Saturday, March 17, 2012

Truth and Beauty in Death and Dying

When I gave birth to our first child at home 18 years ago, the idea of home birth was regarded with significant skepticism and resistance. Though routine practice in countries like The Netherlands, in the U.S. home birth was still predominantly considered to be the domain of 19th century women, crunchy new-agers, and hippies. It was, to say the least, an uncomfortable idea amongst my prep-school-educated, East Coast network of family and friends. Many of my closest friends and family members questioned our judgment and the wisdom of our decision, and my first-born was affectionately nicknamed “Little Tofu” by her adoring grandparents. Being the first amongst my friends and siblings to have a child, it was sometimes challenging to be a trailblazer. But nearly two decades later, one of my sisters and several of those same friends have themselves made the choice to birth at home, and my once-skeptical mother, having now attended four home-births, is as strong an advocate as any. Nationwide, the practice has become much more mainstream and is rarely regarded as an “irresponsible” choice, though still not the elected by the majority of women.  The point is, that today women and families are increasingly aware that they have choices when it comes to birth and that there are many ways to approach the same situation safely and with integrity. Exposure, fortified by positive experiences has allowed the initial resistance to slowly peel off, thus providing a gateway for new ideas to take hold.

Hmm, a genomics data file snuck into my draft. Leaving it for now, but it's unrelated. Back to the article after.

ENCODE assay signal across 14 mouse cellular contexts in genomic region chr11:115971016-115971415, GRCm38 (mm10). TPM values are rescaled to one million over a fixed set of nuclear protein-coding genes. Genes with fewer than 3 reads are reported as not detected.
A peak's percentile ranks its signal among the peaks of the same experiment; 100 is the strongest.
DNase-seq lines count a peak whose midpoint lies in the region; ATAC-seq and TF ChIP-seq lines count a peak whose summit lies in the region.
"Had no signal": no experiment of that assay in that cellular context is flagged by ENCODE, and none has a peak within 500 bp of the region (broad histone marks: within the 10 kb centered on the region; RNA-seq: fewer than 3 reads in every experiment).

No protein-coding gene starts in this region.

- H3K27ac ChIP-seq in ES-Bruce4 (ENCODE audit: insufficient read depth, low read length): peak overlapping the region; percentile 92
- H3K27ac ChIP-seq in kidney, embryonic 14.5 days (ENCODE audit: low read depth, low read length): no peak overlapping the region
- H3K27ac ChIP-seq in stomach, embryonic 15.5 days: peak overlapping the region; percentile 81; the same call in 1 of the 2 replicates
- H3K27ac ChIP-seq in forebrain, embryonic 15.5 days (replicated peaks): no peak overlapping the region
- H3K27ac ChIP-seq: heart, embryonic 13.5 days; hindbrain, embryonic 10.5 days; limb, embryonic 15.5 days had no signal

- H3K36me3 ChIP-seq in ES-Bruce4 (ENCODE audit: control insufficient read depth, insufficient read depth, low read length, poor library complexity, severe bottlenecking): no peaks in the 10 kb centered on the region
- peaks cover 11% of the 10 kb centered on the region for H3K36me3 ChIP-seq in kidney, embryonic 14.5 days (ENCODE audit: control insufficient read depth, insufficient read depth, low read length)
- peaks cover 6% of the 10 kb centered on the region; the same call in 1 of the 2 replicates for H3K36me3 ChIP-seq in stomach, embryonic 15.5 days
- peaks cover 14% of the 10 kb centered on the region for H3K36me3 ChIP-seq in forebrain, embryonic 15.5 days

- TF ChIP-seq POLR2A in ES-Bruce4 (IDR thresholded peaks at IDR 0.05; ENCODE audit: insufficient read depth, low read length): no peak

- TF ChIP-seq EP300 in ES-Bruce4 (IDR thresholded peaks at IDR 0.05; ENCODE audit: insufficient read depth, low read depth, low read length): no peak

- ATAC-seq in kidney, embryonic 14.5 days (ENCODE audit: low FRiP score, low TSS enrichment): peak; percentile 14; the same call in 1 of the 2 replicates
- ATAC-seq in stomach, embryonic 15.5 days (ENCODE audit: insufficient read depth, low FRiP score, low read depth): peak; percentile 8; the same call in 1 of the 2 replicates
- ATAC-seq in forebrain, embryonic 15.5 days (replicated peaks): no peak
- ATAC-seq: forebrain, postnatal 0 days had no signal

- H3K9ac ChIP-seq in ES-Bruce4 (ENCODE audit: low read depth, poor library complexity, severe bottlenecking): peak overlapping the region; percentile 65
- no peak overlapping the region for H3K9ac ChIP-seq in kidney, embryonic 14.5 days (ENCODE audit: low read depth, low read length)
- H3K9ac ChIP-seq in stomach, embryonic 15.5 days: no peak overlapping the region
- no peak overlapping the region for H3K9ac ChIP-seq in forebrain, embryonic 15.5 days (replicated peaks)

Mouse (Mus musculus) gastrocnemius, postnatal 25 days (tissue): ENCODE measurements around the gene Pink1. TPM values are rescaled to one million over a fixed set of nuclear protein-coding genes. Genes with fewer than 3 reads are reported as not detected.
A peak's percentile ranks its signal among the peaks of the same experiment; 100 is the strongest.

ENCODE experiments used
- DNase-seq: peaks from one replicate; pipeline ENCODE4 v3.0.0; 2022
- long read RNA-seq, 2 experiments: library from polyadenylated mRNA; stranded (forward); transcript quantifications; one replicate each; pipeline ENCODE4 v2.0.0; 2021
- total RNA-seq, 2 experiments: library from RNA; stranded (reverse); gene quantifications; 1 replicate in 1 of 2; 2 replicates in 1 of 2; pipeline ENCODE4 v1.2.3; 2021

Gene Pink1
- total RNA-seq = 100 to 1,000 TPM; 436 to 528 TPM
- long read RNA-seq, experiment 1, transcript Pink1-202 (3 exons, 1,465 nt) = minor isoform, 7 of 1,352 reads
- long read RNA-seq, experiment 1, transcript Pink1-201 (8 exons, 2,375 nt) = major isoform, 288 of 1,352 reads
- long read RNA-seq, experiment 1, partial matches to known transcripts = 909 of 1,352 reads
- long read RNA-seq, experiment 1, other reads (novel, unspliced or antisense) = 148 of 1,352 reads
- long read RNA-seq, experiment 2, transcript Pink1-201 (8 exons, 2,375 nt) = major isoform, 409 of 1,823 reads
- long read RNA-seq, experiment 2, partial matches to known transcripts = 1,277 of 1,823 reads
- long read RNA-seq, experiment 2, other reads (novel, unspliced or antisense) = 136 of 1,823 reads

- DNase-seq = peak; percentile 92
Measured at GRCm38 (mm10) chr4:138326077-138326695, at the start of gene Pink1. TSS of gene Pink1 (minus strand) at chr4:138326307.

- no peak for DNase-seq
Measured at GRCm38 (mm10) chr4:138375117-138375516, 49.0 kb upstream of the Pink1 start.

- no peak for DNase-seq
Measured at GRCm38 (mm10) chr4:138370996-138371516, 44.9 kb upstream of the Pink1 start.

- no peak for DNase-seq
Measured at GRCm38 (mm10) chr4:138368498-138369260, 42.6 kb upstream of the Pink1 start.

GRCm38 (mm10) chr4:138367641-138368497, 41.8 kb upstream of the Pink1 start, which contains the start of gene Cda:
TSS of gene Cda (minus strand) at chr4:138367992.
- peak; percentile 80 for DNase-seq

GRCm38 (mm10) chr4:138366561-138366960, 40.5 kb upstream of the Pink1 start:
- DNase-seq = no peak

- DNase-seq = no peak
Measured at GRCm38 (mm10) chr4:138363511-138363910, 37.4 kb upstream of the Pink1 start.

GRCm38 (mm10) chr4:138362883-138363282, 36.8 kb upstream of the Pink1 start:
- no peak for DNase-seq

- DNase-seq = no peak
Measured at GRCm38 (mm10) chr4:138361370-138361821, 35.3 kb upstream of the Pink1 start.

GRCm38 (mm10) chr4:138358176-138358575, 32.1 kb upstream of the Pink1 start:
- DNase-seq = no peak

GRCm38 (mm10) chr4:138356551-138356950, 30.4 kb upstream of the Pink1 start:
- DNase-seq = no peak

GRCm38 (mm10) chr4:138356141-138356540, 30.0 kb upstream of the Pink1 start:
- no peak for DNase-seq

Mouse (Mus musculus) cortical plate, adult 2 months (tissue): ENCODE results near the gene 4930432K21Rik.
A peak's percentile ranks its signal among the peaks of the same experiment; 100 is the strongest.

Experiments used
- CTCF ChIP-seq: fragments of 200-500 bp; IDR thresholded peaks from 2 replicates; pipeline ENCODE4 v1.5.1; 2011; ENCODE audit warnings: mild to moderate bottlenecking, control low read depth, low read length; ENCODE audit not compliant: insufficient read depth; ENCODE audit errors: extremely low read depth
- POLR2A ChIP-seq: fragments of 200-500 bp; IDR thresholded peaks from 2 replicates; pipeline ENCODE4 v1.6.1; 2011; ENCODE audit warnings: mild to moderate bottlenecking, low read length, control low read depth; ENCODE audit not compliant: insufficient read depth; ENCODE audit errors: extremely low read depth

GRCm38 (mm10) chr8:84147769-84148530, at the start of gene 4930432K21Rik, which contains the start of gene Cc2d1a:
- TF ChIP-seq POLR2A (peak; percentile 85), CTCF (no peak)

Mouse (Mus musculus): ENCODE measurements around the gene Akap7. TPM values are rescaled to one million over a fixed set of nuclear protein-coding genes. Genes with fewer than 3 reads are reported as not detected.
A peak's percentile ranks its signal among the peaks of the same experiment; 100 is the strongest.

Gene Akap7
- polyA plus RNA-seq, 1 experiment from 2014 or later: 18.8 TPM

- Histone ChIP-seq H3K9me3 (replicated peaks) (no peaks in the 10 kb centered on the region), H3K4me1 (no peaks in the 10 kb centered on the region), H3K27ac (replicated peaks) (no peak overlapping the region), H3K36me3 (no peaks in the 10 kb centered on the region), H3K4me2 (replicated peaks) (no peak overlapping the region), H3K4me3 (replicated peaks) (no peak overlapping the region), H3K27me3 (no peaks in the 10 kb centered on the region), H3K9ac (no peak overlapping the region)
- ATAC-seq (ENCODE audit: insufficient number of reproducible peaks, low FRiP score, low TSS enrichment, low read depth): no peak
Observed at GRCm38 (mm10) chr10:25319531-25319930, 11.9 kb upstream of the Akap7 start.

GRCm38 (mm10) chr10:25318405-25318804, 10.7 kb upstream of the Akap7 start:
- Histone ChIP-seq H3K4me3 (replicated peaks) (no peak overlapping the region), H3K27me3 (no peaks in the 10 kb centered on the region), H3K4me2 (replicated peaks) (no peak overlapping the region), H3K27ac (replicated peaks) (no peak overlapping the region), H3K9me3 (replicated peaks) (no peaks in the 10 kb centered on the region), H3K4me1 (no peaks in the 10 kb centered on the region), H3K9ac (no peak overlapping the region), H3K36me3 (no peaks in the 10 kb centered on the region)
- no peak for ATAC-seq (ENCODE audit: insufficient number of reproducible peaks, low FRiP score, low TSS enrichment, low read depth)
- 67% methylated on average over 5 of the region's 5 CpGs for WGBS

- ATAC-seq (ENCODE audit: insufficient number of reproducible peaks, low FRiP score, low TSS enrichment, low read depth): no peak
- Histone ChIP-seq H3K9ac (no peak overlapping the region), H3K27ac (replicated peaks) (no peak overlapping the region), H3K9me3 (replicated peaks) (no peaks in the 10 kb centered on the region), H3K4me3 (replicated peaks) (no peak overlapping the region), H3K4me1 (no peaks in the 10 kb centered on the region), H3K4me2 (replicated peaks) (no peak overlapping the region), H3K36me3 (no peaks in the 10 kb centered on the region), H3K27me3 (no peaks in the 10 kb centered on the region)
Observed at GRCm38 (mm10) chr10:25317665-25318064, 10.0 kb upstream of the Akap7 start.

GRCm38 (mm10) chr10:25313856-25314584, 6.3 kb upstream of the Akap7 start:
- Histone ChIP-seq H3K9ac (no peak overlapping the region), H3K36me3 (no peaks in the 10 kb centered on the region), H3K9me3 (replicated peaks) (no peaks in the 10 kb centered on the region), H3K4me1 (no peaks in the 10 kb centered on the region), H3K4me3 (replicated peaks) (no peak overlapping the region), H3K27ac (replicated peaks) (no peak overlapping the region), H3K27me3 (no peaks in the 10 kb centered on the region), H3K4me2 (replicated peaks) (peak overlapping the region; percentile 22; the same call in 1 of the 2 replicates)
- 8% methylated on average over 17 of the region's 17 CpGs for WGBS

More recently, in my small corner of southwestern Wisconsin another “old idea-reborn” has been evolving over the past decade, as our community has increasingly been exposed to the practice of home funerals, green burials, and death and dying with consciousness.

Though the dormant seeds had long been present, the movement sprang to life 8 years ago when a beloved member of our community and young mother of three passed away.  When the coroner inquired about funeral home preference, the woman’s mother replied that she “would like to bring the body home.” Though widely practiced throughout history, the custom of having a wake and/or funeral at home was very unfamiliar territory for most of us at that time. Nevertheless, a community of do-ers we are and if our friend’s mother wanted her body at home, by-gum we were going to make it happen. Neighbors, friends and family members sprang into action trying to knit together all the strands necessary to assemble a home vigil and funeral for our beloved friend. Women cared for the body, made arrangements and prepared meals. Men came together and crafted a beautifully simple casket from local wood stored in a neighbor’s barn. Family and friends grieved together as we planned the celebration of a beautiful life. The experience of family and community coming together, attending to all the details of a home wake and funeral, bonding through grief and celebrating life was the impetus needed for a group to form.